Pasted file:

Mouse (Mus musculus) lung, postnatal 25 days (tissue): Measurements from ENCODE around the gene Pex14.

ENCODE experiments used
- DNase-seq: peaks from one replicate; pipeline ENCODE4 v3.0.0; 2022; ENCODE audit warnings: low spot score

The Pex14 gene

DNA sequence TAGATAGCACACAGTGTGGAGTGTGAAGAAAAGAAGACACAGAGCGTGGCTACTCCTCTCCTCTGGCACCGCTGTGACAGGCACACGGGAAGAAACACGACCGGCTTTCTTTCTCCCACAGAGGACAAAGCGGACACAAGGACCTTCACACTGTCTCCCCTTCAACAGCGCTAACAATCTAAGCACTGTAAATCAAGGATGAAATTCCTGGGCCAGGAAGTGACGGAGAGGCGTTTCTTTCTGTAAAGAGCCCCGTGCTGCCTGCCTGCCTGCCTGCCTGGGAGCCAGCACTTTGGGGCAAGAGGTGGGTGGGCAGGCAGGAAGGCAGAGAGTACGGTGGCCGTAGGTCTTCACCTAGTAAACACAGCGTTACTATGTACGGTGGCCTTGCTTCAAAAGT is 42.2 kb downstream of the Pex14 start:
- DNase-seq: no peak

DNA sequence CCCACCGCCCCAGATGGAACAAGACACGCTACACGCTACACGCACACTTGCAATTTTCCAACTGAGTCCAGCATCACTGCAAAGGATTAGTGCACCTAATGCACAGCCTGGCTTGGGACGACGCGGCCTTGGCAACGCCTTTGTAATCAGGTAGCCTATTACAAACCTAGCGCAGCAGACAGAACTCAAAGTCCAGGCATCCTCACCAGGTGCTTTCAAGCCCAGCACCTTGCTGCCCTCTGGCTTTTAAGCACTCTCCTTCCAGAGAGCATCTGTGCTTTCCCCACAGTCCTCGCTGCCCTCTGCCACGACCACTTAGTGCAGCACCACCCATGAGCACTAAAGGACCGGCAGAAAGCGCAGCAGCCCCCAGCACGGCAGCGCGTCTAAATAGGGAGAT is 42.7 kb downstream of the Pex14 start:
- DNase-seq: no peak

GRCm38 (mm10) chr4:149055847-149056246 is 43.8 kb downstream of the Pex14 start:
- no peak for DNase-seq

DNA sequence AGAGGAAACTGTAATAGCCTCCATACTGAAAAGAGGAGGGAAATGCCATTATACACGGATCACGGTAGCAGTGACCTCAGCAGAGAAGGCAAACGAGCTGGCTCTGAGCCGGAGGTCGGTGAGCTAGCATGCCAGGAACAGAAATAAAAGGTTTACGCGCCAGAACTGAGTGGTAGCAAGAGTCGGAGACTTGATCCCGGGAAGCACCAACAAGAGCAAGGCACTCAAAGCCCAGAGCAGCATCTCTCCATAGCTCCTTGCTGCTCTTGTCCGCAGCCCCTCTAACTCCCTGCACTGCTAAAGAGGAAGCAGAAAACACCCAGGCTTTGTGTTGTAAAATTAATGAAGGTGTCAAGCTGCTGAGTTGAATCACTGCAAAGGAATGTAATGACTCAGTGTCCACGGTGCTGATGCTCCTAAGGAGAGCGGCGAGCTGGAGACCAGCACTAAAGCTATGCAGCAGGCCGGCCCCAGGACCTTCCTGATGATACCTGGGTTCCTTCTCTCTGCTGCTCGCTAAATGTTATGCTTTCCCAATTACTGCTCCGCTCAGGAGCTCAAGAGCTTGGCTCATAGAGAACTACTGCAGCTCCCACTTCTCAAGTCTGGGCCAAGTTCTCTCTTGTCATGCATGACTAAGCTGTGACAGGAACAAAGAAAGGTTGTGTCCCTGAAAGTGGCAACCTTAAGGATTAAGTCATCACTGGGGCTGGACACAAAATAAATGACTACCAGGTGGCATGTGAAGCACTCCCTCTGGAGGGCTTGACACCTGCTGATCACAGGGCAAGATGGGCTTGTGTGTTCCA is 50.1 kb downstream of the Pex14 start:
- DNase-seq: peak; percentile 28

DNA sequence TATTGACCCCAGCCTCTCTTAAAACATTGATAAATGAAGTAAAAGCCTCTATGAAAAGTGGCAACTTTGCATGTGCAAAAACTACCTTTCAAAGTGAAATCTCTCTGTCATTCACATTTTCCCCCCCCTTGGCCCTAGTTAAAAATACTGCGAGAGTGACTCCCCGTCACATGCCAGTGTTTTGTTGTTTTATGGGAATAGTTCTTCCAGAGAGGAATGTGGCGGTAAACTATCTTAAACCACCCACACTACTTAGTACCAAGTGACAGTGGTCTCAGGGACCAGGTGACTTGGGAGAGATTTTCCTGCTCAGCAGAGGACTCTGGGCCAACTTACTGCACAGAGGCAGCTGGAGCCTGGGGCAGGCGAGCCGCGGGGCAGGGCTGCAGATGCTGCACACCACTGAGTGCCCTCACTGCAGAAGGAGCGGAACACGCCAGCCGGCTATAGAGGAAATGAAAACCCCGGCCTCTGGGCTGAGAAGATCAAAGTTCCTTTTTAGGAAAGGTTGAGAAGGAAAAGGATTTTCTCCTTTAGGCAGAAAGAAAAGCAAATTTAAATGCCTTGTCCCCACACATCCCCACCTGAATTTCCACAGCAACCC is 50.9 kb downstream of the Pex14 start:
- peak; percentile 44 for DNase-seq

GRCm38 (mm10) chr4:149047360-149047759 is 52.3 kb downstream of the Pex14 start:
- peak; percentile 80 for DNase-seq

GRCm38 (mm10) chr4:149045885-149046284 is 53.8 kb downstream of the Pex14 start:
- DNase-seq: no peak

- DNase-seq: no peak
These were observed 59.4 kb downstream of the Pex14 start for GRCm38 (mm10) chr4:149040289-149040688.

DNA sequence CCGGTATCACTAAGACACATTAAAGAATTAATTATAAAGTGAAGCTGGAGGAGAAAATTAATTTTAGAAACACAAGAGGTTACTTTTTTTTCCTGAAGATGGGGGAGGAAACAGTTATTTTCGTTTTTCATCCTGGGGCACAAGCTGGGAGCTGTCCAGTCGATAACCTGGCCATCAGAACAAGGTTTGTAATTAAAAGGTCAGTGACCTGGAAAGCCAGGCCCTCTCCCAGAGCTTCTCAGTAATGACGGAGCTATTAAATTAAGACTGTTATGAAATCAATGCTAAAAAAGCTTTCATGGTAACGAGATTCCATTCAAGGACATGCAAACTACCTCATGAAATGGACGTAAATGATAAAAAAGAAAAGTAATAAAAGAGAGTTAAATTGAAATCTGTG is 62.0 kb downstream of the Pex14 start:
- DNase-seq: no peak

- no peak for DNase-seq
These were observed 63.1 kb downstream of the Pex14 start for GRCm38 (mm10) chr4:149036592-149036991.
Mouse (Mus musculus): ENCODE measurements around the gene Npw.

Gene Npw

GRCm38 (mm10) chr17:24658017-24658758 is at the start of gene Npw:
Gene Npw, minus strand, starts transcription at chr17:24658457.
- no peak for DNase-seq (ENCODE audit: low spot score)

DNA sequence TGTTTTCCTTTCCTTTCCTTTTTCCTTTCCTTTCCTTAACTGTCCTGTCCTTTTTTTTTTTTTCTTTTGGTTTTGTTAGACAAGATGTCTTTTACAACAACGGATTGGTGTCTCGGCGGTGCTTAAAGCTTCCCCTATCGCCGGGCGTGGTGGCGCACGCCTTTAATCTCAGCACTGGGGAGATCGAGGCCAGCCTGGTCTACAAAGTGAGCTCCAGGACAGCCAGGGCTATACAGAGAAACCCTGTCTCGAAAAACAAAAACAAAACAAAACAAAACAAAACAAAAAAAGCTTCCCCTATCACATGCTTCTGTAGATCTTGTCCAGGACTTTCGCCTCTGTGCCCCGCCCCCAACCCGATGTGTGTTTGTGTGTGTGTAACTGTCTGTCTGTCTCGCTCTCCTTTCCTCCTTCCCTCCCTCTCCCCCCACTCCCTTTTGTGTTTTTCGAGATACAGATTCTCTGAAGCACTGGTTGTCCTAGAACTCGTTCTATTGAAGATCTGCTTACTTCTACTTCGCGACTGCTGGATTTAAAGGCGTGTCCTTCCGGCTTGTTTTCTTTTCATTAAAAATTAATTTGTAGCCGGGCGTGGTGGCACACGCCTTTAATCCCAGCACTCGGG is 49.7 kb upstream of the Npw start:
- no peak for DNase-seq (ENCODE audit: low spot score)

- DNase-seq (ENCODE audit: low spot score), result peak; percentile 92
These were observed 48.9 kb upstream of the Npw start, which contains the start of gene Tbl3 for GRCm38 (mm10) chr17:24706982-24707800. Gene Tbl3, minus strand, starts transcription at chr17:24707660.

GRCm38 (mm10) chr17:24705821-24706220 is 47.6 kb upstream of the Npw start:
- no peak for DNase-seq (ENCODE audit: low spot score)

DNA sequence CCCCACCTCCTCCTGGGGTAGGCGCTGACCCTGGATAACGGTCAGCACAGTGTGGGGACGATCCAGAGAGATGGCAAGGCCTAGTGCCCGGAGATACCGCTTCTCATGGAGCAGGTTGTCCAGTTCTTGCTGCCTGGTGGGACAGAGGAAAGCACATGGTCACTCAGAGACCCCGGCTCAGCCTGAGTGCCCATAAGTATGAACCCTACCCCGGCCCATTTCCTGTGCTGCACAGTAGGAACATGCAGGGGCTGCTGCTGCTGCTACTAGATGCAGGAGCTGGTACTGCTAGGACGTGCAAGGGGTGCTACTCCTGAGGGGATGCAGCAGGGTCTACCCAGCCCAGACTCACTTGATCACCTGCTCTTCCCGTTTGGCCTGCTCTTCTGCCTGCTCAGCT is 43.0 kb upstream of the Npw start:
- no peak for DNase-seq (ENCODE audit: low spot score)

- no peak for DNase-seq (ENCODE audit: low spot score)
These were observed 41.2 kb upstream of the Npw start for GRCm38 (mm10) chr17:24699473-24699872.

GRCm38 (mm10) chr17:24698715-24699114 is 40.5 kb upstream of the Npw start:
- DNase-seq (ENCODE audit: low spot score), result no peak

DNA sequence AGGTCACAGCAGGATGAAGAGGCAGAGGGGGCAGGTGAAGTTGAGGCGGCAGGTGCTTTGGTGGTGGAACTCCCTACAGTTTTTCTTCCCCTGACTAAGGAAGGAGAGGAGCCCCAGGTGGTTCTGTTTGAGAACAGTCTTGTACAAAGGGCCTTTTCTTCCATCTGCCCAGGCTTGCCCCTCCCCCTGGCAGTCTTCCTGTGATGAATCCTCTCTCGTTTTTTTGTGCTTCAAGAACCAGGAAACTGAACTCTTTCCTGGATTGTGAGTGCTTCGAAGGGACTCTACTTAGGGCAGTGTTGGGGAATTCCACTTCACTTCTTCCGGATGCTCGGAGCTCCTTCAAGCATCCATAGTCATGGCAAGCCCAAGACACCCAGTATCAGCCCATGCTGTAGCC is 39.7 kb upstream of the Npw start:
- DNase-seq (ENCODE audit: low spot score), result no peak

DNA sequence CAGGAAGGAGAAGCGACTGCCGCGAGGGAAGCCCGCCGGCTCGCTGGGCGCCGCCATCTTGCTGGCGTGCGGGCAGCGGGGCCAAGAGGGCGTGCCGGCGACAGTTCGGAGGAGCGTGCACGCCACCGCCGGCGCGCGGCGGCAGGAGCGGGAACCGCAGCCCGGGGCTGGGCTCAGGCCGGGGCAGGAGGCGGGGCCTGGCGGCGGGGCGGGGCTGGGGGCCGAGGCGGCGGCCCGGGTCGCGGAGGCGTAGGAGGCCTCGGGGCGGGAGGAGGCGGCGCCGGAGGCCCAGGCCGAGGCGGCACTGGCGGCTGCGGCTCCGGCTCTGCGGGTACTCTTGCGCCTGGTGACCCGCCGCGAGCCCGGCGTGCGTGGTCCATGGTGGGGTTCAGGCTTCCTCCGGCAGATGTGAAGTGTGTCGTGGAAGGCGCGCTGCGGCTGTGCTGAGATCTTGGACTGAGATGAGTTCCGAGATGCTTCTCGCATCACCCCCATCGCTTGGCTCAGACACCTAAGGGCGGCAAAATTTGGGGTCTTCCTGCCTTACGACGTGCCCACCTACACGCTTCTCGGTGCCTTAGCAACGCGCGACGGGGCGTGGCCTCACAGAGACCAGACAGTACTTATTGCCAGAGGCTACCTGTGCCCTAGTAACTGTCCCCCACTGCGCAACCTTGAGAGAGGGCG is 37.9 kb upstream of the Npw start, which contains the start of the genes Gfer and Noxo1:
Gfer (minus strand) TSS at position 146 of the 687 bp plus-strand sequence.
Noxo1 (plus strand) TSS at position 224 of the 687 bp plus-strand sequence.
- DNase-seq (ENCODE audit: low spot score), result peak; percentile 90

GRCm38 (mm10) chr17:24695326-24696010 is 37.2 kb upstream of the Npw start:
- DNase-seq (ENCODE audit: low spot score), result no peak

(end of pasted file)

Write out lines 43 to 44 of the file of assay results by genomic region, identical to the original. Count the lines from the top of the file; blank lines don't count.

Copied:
- DNase-seq (ENCODE audit: low spot score), result no peak

DNA sequence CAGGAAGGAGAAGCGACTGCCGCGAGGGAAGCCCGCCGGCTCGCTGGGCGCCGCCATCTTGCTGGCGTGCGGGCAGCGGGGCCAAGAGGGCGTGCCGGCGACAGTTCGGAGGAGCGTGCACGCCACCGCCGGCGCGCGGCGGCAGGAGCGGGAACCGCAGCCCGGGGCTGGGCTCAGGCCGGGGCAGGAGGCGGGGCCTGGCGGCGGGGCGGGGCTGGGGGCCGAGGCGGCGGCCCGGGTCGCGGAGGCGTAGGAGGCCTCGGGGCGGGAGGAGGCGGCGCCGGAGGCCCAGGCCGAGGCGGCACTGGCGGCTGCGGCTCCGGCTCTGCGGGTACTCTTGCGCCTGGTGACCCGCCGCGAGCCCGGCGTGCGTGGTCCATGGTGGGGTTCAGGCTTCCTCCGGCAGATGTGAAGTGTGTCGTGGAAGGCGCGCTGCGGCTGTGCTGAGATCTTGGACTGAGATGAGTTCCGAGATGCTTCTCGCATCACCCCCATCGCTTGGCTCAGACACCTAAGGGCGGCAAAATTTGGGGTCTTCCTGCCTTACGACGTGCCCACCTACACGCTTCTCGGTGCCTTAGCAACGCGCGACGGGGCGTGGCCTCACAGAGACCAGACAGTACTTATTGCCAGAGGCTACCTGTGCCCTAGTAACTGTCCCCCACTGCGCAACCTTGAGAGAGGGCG is 37.9 kb upstream of the Npw start, which contains the start of the genes Gfer and Noxo1: